Many juices and soft drinks have added sugars and carbs. Unsweetened coffees, teas, zero-calorie beverages, and plain water are all fine for people with diabetes to consume. Try adding some whole fruit pieces to the water to give it some taste.
Alcoholic beverages may also include carbohydrates and sugar. Alcohol intake should be kept to a minimum, especially:
- Dessert wines
- Drinks that contain fruit
- Drinks with a sweet mixer
How much to drink
- A 12-ounce glass of beer
- 5-ounce glass of wine
- 1.5 ounces of an 80-proof spirit.
Moreover, excessive drinking can cause hypoglycemia when combined with diabetes medications, which is dangerous. It could be challenging to identify the symptoms because they are similar to those of intoxication.
Understanding what diabetics should not eat and what is a good diet for a diabetic is essential. The key is to choose the correct food item which is healthy from each group that we discussed here and to have a balanced diet. It is vital to know about the foods to avoid if you have Type 2 diabetes.
It may be a good idea to seek help from a diabetes educator or a dietician who could help you develop a diet plan that suits you, including what to eat and avoid.
Did you like our Article?
- Banerjee, M., Chakraborty, S., & Pal, R. (2020). Diabetes self-management amid COVID-19 pandemic. Diabetes & Metabolic Syndrome: Clinical Research & Reviews, 14(4), 351-354.
- Kloss, K. A., Funnell, M. M., Piatt, G. A., & Nwankwo, R. (2020). One size does not fit all: Nutrition strategies for people with diabetes. Nursing2020, 50(8), 32-38.
- Mohan, V., Unnikrishnan, R., Shobana, S., Malavika, M., Anjana, R. M., & Sudha, V. (2018). Are excess carbohydrates the main link to diabetes & its complications in Asians?. The Indian journal of medical research, 148(5), 531.
- Evert, A. B., Boucher, J. L., Cypress, M., Dunbar, S. A., Franz, M. J., & Mayer-Davis, E. J. (2013). diğerleri.(2014) Nutrition therapy recommendations for the management of adults with diabetes. Diabetes Care.** Mann, JI, Te Morenga, L, 453-454.
- National Institutes of Health, Office of Dietary Supplements. Dietary supplements: what you need to know. ods.od.nih.gov/HealthInformation/DS_WhatYouNeedToKnow.aspx NIH external link. Reviewed June 17, 2011. Accessed June 21, 2016.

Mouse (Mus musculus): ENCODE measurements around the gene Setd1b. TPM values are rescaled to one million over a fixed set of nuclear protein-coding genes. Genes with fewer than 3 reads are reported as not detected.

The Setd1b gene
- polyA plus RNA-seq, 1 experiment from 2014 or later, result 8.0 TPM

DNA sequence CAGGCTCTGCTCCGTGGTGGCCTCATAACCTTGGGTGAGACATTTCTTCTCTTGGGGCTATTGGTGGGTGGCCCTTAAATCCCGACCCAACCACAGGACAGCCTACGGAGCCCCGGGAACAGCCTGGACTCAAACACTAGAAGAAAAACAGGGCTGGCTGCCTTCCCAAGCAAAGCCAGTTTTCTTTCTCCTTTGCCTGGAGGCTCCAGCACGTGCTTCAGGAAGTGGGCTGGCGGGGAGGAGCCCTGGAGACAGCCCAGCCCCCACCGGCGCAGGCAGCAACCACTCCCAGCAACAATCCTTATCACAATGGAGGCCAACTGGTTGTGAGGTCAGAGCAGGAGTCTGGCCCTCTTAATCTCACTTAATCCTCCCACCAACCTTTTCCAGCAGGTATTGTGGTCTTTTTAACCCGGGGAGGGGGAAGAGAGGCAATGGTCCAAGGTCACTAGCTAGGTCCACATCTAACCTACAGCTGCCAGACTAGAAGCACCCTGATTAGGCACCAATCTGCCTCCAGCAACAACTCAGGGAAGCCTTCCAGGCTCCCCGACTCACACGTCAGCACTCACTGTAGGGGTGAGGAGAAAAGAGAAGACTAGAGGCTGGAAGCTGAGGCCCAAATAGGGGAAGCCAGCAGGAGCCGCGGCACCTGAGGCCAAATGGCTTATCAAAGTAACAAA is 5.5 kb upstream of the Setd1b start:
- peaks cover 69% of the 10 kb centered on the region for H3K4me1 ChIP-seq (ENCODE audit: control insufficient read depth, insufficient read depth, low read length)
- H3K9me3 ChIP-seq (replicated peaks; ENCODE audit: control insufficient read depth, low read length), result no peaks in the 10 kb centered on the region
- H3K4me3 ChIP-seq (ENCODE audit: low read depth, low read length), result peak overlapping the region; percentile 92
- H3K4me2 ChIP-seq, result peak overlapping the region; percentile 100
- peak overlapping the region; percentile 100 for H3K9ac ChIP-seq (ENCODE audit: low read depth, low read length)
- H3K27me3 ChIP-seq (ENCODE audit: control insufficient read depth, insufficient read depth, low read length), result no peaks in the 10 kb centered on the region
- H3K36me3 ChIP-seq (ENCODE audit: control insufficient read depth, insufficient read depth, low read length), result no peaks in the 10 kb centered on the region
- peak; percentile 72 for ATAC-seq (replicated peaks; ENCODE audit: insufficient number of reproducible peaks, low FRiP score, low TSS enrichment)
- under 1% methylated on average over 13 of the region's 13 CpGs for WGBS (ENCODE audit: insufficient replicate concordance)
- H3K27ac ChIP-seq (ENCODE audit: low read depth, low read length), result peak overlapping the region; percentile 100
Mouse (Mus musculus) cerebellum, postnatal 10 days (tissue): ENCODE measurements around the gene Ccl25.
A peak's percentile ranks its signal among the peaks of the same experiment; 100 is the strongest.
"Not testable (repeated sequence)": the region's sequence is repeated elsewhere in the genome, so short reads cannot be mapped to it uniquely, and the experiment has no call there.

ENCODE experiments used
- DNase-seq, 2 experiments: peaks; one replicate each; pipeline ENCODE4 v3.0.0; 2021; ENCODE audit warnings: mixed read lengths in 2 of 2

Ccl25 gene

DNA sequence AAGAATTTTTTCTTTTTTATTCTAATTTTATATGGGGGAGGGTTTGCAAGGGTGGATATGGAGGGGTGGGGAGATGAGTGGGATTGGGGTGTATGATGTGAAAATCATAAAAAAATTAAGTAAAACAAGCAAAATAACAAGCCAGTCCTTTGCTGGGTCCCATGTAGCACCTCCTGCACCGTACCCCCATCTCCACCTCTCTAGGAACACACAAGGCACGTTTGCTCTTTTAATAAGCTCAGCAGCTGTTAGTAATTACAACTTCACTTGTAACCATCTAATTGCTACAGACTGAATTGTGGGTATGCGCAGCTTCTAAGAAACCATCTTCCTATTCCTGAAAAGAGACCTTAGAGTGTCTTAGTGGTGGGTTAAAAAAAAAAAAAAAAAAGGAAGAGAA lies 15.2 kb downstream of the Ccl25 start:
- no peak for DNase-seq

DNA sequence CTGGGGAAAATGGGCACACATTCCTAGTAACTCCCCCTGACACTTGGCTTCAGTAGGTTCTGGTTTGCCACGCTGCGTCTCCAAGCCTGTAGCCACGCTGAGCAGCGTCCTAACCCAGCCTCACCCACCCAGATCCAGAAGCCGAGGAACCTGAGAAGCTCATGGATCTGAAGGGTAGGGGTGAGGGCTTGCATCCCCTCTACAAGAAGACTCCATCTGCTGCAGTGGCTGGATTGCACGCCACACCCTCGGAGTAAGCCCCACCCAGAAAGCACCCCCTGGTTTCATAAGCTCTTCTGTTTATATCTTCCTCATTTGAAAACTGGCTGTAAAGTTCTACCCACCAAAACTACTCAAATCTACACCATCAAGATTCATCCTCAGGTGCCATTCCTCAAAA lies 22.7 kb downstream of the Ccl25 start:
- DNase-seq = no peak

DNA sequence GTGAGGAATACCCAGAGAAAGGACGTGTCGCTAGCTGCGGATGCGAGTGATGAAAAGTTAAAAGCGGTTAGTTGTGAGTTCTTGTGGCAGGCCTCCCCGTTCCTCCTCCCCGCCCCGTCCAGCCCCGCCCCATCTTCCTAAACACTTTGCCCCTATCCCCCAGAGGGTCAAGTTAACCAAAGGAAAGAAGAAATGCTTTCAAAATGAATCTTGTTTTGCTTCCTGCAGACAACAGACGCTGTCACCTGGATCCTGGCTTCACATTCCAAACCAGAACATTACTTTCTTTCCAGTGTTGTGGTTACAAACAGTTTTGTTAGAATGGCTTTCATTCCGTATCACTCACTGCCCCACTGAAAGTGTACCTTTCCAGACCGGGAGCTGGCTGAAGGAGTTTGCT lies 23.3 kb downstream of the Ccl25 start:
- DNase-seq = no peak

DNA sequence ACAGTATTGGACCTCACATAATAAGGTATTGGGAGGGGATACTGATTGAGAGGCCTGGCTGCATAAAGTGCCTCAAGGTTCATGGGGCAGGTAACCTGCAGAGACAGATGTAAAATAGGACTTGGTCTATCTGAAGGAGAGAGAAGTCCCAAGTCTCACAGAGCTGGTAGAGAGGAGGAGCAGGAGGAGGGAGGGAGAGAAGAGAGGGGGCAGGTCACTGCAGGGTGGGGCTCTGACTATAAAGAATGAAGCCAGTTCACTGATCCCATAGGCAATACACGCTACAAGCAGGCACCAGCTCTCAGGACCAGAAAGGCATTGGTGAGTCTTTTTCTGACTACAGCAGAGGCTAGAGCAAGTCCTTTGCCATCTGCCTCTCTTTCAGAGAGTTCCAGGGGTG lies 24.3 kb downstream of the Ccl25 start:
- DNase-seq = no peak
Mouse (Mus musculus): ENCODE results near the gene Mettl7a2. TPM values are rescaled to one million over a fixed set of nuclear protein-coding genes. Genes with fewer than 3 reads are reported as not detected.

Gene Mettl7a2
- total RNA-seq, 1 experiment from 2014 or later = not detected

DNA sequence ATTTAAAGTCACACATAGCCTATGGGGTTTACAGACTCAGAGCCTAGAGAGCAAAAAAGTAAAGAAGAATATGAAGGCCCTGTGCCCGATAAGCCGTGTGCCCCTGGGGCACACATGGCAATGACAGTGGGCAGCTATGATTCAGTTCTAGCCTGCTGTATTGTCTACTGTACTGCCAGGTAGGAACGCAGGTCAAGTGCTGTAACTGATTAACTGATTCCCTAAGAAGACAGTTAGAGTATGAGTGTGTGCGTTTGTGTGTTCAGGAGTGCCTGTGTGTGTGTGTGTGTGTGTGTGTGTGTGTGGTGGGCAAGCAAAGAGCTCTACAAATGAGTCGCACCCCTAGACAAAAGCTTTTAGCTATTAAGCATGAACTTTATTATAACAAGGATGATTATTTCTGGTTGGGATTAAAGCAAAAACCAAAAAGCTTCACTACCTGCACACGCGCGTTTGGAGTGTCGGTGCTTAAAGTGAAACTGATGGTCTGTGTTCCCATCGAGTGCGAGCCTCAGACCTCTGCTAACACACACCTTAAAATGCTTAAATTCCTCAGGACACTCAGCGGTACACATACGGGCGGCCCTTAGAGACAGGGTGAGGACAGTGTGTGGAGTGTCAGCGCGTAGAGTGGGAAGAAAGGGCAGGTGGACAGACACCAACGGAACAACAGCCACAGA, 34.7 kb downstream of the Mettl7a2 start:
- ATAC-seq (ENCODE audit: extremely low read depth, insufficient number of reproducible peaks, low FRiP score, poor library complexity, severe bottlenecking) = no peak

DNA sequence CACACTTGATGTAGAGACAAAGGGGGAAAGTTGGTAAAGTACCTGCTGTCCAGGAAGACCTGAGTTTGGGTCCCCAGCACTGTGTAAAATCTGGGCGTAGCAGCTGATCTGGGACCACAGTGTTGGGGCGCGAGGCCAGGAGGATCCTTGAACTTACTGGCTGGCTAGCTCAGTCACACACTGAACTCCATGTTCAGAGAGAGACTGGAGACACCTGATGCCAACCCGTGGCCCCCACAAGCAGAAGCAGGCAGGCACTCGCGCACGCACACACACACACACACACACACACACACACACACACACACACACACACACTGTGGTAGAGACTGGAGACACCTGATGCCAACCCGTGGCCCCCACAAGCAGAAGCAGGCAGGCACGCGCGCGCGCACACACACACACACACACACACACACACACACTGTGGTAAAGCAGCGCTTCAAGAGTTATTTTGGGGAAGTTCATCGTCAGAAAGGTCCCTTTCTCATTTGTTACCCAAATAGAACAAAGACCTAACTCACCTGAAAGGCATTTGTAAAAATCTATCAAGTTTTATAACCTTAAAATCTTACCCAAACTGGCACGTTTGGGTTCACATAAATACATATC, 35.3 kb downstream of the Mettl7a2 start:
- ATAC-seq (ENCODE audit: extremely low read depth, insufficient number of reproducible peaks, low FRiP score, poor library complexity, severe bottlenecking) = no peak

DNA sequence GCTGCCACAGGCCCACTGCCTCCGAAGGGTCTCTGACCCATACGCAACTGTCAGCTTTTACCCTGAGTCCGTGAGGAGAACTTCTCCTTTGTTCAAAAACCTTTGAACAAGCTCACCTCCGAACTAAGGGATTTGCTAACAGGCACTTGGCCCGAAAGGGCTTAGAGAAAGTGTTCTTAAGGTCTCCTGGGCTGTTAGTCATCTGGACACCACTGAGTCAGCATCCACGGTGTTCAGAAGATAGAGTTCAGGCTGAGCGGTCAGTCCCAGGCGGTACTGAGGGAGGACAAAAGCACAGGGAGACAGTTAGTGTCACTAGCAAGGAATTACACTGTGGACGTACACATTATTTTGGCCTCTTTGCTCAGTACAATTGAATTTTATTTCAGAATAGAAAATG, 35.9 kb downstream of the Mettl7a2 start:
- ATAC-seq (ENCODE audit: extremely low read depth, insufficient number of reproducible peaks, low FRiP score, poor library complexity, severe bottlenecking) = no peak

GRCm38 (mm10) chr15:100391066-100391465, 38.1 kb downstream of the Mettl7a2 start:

- Twenefour, D., & Shields, E. (2020). Saturated fats and the management of diabetes: the debates, controversies and consensus. Practical Diabetes, 37(4), 115-120.
- U.S. Department of Health and Human Services, Office of Disease Prevention and Health Promotion. Physical Activity Guidelines for Americans, 2nd edition. Washington, DC: U.S. Department of Health and Human Services; 2018. https://health.gov/paguidelines/second-edition/ External link. Updated January 14, 2019. Accessed January 14, 2019.
- Du, H., Guo, Y., Bennett, D. A., Bragg, F., Bian, Z., Chadni, M., ... & Chen, Z. (2020). Red meat, poultry and fish consumption and risk of diabetes: a 9 year prospective cohort study of the China Kadoorie Biobank. Diabetologia, 63(4), 767-779.
- Purohit, V., & Mishra, S. (2018). The truth about artificial sweeteners-are they good for diabetics?. Indian heart journal, 70(1), 197-199.
- Wirström, T., Hilding, A., Gu, H. F., Östenson, C. G., & Björklund, A. (2013). Consumption of whole grain reduces risk of deteriorating glucose tolerance, including progression to prediabetes. The American journal of clinical nutrition, 97(1), 179-187.
- Polsky, S., & Akturk, H. K. (2017). Alcohol consumption, diabetes risk, and cardiovascular disease within diabetes. Current diabetes reports, 17(12), 1-12.